Twelve per cent of calls to the Nelson Police Department in 2020 were related to mental health concerns.
In 2020, 802 of the 6,456 total calls for service to the department featured a mental health component, according to data provided by NPD.
Chief Paul Burkart told the Nelson Star on Thursday that a mental health call may include a wide variety of incidents including the possibility of suicide to less serious calls such as a dispute between neighbours.
These calls don’t always warrant police response, he said, and the inclusion of a case into the mental health column by an officer shouldn’t be taken as the equivalent of a diagnosis by medical health official.
“If we feel that they’re suffering from a mental illness, and they’re a danger to themselves or others, we will bring them up to hospital and then it will be up to the medical staff to decide that because it’s a medical thing, right? We’re involved only simply because we get calls for them,” said Burkart.
The rise in mental health calls has grown relative to an increase in total calls for service over the last three years.
There were 713 mental health-related calls out of 6,234 total calls for service in 2018. In 2019, those numbers each rose to 774 and 6,305, respectively. One individual, Burkart added, may also account for more than one of the calls received.
A mental health call can also be classified as a criminal call. The 2019 stabbing of a woman on Baker Street, Burkart said, is an example of a case police categorized as both criminal and with a mental health component.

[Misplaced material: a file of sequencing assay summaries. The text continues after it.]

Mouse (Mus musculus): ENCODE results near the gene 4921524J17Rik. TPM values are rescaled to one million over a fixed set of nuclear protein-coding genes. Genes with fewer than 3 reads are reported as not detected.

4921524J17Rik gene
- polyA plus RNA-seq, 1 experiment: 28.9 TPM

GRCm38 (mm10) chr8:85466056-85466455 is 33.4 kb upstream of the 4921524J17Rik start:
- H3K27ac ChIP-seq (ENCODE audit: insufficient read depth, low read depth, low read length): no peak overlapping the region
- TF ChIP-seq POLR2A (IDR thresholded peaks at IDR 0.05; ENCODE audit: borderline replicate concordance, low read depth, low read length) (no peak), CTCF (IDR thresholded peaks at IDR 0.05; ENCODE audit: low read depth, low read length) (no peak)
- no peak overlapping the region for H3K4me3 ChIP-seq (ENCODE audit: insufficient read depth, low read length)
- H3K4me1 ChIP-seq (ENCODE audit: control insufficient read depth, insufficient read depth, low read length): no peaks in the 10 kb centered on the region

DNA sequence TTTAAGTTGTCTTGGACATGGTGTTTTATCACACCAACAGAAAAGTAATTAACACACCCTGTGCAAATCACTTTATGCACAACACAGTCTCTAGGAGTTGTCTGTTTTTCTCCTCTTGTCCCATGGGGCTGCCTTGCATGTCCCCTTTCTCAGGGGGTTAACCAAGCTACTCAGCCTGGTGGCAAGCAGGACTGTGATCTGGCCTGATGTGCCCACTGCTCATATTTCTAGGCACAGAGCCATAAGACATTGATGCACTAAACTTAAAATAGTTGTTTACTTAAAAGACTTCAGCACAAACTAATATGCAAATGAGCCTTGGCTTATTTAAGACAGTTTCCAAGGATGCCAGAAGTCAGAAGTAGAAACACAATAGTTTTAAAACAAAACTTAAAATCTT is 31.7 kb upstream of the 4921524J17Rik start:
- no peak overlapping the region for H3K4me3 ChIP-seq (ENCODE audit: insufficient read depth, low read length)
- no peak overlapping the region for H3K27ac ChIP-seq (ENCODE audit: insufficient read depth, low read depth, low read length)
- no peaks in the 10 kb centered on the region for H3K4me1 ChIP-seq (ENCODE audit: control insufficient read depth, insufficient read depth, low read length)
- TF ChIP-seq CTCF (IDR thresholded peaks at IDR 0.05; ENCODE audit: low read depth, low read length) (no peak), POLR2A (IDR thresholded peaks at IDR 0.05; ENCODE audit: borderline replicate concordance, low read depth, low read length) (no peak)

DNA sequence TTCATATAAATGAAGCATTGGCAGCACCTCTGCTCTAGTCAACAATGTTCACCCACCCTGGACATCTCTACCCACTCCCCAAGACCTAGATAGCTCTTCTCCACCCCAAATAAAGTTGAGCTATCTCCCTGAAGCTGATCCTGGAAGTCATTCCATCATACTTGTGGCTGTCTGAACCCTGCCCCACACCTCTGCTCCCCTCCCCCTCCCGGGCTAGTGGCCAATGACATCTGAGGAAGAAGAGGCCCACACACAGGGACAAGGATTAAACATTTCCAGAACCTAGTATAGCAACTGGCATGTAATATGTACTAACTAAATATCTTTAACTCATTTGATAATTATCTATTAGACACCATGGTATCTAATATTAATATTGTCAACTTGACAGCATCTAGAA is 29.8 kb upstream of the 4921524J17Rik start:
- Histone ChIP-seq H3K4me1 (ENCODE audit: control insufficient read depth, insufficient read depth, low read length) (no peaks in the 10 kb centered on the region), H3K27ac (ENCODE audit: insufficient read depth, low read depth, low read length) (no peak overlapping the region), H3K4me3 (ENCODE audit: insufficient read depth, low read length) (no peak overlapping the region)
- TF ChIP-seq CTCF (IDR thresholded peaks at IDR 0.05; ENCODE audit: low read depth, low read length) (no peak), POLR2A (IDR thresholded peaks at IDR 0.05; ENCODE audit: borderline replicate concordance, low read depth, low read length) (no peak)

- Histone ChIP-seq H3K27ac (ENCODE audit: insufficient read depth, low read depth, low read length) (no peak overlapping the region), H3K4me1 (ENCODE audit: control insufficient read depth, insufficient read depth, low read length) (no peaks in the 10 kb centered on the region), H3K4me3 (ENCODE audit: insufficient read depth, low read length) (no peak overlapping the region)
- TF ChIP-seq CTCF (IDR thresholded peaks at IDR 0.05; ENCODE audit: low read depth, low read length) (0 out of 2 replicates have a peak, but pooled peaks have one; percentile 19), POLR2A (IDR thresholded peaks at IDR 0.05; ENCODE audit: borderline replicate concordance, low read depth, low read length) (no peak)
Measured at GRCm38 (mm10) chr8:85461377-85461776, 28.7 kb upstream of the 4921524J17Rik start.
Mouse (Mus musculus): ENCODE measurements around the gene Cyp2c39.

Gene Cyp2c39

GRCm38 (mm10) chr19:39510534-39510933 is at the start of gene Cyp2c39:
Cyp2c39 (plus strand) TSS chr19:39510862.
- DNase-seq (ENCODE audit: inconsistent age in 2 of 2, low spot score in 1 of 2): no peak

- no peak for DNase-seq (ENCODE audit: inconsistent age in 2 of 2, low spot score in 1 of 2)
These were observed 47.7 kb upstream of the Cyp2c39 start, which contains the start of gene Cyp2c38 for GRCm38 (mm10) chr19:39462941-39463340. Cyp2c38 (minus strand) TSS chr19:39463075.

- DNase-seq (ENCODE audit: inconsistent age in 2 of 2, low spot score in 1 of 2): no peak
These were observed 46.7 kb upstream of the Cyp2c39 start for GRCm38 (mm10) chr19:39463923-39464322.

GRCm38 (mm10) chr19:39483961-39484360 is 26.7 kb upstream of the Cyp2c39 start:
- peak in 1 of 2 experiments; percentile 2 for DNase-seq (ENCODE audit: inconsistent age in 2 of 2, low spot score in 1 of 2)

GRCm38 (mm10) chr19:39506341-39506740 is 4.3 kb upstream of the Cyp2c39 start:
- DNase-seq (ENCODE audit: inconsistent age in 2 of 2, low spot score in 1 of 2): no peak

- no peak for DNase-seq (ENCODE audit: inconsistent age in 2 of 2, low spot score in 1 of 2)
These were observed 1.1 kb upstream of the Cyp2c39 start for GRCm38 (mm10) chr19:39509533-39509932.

The role of municipal police and RCMP related to mental health calls is currently under review by the provincial government after public safety minister Mike Farnworth announced a review of the Police Act due to be completed in May.
In June 2019, the BC Coroners Service recommended police forces be incorporated into the provincial government’s mental health and addictions strategy, while also ensuring officers were trained to be sensitive to mental health issues.
Burkart said his officers receive training in de-escalation and are capable of answering mental health-related calls. But those calls, he said, can also take away resources from police when they are needed elsewhere.
For that to happen, he said, more mental health staff are needed to cover evenings and weekends.
“The reality is, unless you have somebody on call or staff on duty, the police are going to be attending mental health calls for two-thirds of the day because [mental health] staff is off.”
Even then, he added, police would still be required to attend any call where there’s the potential for violence.
Want to support local journalism during the pandemic? Make a donation here.